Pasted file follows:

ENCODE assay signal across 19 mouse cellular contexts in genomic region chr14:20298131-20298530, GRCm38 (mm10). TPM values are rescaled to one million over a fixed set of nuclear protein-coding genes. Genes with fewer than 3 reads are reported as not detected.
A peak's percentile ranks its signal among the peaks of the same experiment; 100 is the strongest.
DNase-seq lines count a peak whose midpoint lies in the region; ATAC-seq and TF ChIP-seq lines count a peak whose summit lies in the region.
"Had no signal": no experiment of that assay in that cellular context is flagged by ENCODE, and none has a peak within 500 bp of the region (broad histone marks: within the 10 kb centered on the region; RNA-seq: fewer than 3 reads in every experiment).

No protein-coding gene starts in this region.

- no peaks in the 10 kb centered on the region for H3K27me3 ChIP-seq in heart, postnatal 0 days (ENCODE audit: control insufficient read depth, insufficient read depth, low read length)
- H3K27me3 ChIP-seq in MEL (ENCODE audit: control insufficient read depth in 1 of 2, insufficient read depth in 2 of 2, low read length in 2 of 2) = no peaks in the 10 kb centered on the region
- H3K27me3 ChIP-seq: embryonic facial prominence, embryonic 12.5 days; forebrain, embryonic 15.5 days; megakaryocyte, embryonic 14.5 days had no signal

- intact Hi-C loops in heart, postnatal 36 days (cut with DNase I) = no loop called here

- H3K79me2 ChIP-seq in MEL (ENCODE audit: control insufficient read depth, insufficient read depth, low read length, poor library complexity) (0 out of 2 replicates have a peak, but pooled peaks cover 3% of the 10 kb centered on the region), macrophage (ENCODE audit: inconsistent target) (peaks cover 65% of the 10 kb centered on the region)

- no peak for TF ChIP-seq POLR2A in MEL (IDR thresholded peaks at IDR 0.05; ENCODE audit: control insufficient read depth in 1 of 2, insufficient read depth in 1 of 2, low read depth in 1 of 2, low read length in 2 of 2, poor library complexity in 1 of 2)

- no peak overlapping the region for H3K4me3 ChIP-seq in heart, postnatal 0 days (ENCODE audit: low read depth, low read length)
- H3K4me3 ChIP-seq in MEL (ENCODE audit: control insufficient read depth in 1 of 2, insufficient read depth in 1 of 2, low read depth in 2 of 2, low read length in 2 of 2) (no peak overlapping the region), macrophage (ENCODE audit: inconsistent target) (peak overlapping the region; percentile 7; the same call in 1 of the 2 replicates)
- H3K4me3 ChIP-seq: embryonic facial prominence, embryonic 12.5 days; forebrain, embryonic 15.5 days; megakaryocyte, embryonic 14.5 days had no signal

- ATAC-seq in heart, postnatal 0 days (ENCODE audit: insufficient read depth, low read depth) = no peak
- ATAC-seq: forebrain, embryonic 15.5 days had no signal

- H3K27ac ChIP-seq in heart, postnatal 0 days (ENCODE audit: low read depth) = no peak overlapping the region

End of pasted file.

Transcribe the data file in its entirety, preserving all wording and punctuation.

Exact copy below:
ENCODE assay signal across 19 mouse cellular contexts in genomic region chr14:20298131-20298530, GRCm38 (mm10). TPM values are rescaled to one million over a fixed set of nuclear protein-coding genes. Genes with fewer than 3 reads are reported as not detected.
A peak's percentile ranks its signal among the peaks of the same experiment; 100 is the strongest.
DNase-seq lines count a peak whose midpoint lies in the region; ATAC-seq and TF ChIP-seq lines count a peak whose summit lies in the region.
"Had no signal": no experiment of that assay in that cellular context is flagged by ENCODE, and none has a peak within 500 bp of the region (broad histone marks: within the 10 kb centered on the region; RNA-seq: fewer than 3 reads in every experiment).

No protein-coding gene starts in this region.

- no peaks in the 10 kb centered on the region for H3K27me3 ChIP-seq in heart, postnatal 0 days (ENCODE audit: control insufficient read depth, insufficient read depth, low read length)
- H3K27me3 ChIP-seq in MEL (ENCODE audit: control insufficient read depth in 1 of 2, insufficient read depth in 2 of 2, low read length in 2 of 2) = no peaks in the 10 kb centered on the region
- H3K27me3 ChIP-seq: embryonic facial prominence, embryonic 12.5 days; forebrain, embryonic 15.5 days; megakaryocyte, embryonic 14.5 days had no signal

- intact Hi-C loops in heart, postnatal 36 days (cut with DNase I) = no loop called here

- H3K79me2 ChIP-seq in MEL (ENCODE audit: control insufficient read depth, insufficient read depth, low read length, poor library complexity) (0 out of 2 replicates have a peak, but pooled peaks cover 3% of the 10 kb centered on the region), macrophage (ENCODE audit: inconsistent target) (peaks cover 65% of the 10 kb centered on the region)

- no peak for TF ChIP-seq POLR2A in MEL (IDR thresholded peaks at IDR 0.05; ENCODE audit: control insufficient read depth in 1 of 2, insufficient read depth in 1 of 2, low read depth in 1 of 2, low read length in 2 of 2, poor library complexity in 1 of 2)

- no peak overlapping the region for H3K4me3 ChIP-seq in heart, postnatal 0 days (ENCODE audit: low read depth, low read length)
- H3K4me3 ChIP-seq in MEL (ENCODE audit: control insufficient read depth in 1 of 2, insufficient read depth in 1 of 2, low read depth in 2 of 2, low read length in 2 of 2) (no peak overlapping the region), macrophage (ENCODE audit: inconsistent target) (peak overlapping the region; percentile 7; the same call in 1 of the 2 replicates)
- H3K4me3 ChIP-seq: embryonic facial prominence, embryonic 12.5 days; forebrain, embryonic 15.5 days; megakaryocyte, embryonic 14.5 days had no signal

- ATAC-seq in heart, postnatal 0 days (ENCODE audit: insufficient read depth, low read depth) = no peak
- ATAC-seq: forebrain, embryonic 15.5 days had no signal

- H3K27ac ChIP-seq in heart, postnatal 0 days (ENCODE audit: low read depth) = no peak overlapping the region